Code of Ethics (Museums Australia) a summary

Museums Australia’s Code of Ethics for Art, History and Science Museums (1999) was developed to provide ‘a reference point’ for governing bodies and individual museum workers. The statements in the code are ‘intended to be measuring sticks against which current museum policy and practice can be tested for ethical content’.

 The Code of Ethics deals with institutional ethics and professional conduct.

 

Institutional ethics covers:

  • minimum requirements for museums
  • acquisitions to museum collections
  • display of collections
  • research into collections
  • disposal of collections

Professional conduct covers:

  • personal responsibilities of museum workers to the collection, the public, the museum and fellow workers
  • museum organisation, working relationships and accountabilities

The following key points from the Code are relevant to community-based museums: 

 

Institutional ethics:

  • Minimum essential requirements for museums, regardless of size:
    • a constitution, clear aims, written policies and procedures
    • sufficient funds to operate
    • a collection of high quality objects, which are properly housed, preserved, documented and displayed
    • premises adequate for all aspects of museum work
    • safeguards against hazards
    • workers who are well trained
    • programs to educate and inform the public
    • means to promote the museum, its collection and programs
    • public access to the collection and displays
    • physical access for as many people as possible of differing levels of abilities
  • In addition:
    • museums using commercial support and sponsorships must ensure that their standards, goals and integrity are not compromised by such relationships
    • museums should encourage the general community, and specific community groups and individuals, to be involved in museums and support their aims and policies
    • museums should consult with culturally and linguistically diverse groups and Indigenous peoples (or their representatives) as to the context in which their objects are to be displayed and whether they are to be displayed at all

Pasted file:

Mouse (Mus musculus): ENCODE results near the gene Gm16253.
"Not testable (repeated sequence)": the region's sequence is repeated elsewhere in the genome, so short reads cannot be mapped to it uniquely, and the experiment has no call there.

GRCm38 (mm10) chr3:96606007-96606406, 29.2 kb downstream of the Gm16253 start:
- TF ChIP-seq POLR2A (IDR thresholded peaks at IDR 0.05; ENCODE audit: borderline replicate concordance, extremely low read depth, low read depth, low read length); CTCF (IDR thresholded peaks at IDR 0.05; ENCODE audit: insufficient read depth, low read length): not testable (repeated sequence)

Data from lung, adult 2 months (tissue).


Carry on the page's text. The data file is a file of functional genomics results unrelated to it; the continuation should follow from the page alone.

• museums should make provision in their constitution for the disposal of their property and collections to properly constituted organisations with similar aims
  • In acquiring items for museum collections, museums must:
    • have a written acquisitions policy, regularly reviewed and made public 
    • support UNESCO efforts to control and eliminate illegal international trafficking of art, science and museum objects, including Indigenous items
    • be satisfied that they can acquire legal title to an item before accepting it into the collection, (for example, by checking that a potential donor has the right to make a donation)
    • work in cooperation with museums of similar collecting interests, especially in defining areas of specialisation
    • accept loans, gifts and bequests only if they fit within the museum’s acquisition and exhibition policies
  • In displaying collection items, museums must:
    • display items appropriately and take every care to minimise the possibility of damage or deterioration
    • identify, in labels and other text, items which are not originals
    • ensure that loan items (outwards and inwards) are covered by written agreements
    • appropriately acknowledge contributors to the development of displays
  • In researching museum collections, museums must:
    • spend as much time as possible documenting and interpreting collections
    • share the results of research with the public, as appropriate
  • In disposing of collection items, museums must:
    • check their legal rights and responsibilities first and obtain consent of other parties, if required
    • ensure that decisions to dispose of items are approved by the managing body, and that full records are kept
    • offer items first, by exchange, gift or private treaty sale, to other museums before sale by public auction or other means
    • not allow museum committee members, workers, members or their families or close associates to purchase items that have been de-accessioned from the collection
    • use any monies received for the upgrading of the collection, which may include acquiring other items, or improving the preservation of the collection

 

Professional conduct

 The Museums Australia Code of Ethics relates largely to museum workers who are paid staff, and covers many aspects of curatorial and research work. The following statements apply equally to museum volunteers.

  • In their own conduct, museum workers should:
    • act loyally towards their museum and treat their fellow workers with respect and courtesy
    • give other museum workers, especially newer or younger ones, the benefit of their experience and knowledge
    • use their influence to ensure that harmony, goodwill and honourable conduct guide their relationships within their own museum and with other museums and related organisations
    • deal with the public efficiently and courteously at all times
    • follow correct procedures for accepting donations into the collection
    • ensure that items accepted into the collection are properly and fully documented, properly handled and cared for, and appropriately displayed and made accessible to the public
    • make known their interest in private collections of a kind represented in their own museum, as there may be a conflict of interest
    • not accept any gift, or any form of reward, as an improper inducement in the purchase or disposal of museum items.

The full Code of Ethics is available online at www.museumsaustralia.org.au

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